Adjunctive Ketogenic Diet Aids Outcomes With Serious Mental Illness

Benefits seen across anthropometric, metabolic, biomarker, and psychiatric outcomes
Adjunctive Ketogenic Diet Aids Outcomes With Serious Mental Illness
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Medically Reviewed By:
Meeta Shah, M.D.

THURSDAY, April 4, 2024 (HealthDay News) -- An adjunctive ketogenic dietary treatment may improve outcomes for individuals with serious mental illness and existing metabolic abnormalities, according to a pilot study published online March 27 in Psychiatry Research.

Shebani Sethi, M.D., from Stanford Medicine in California, and colleagues investigated the effects of a four-month ketogenic diet on individuals with schizophrenia or bipolar disorder with existing metabolic abnormalities. The analysis included 23 participants in a single arm.

The researchers found improvements in metabolic health, with no participants meeting metabolic syndrome criteria by study conclusion. There were significant reductions in weight (12 percent), body mass index (12 percent), waist circumference (13 percent), and visceral adipose tissue (36 percent) among adherent individuals. There were also improvements in biomarkers, including a 27 percent decrease in homeostatic model assessment for insulin resistance and a 25 percent drop in triglyceride levels. Participants with schizophrenia showed a 32 percent reduction in Brief Psychiatric Rating Scale scores. Additionally, overall Clinical Global Impression (CGI) severity improved by an average of 31 percent and the proportion of participants who started with elevated symptomatology improved at least 1 point on the CGI (79 percent). Participants reported increased life satisfaction (17 percent) and enhanced sleep quality (19 percent).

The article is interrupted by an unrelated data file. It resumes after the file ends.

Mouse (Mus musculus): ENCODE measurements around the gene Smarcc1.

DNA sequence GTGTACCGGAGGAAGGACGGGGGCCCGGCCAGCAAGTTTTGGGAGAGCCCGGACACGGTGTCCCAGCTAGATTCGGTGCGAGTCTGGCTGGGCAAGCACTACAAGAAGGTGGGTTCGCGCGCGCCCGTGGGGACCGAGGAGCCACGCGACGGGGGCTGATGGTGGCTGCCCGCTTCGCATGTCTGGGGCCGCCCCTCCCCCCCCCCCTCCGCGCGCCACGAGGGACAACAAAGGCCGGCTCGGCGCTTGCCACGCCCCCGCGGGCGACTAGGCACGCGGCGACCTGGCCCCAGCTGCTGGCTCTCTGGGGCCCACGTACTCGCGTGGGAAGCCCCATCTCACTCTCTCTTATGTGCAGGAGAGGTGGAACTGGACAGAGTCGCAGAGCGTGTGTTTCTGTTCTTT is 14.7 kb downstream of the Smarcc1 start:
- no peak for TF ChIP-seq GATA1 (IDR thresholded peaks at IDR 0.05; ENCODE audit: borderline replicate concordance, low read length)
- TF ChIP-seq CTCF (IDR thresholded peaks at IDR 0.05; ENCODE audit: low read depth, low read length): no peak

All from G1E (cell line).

"The ketogenic diet has been proven to be effective for treatment-resistant epileptic seizures by reducing the excitability of neurons in the brain," Sethi said in a statement. "We thought it would be worth exploring this treatment in psychiatric conditions."

Abstract/Full Text 

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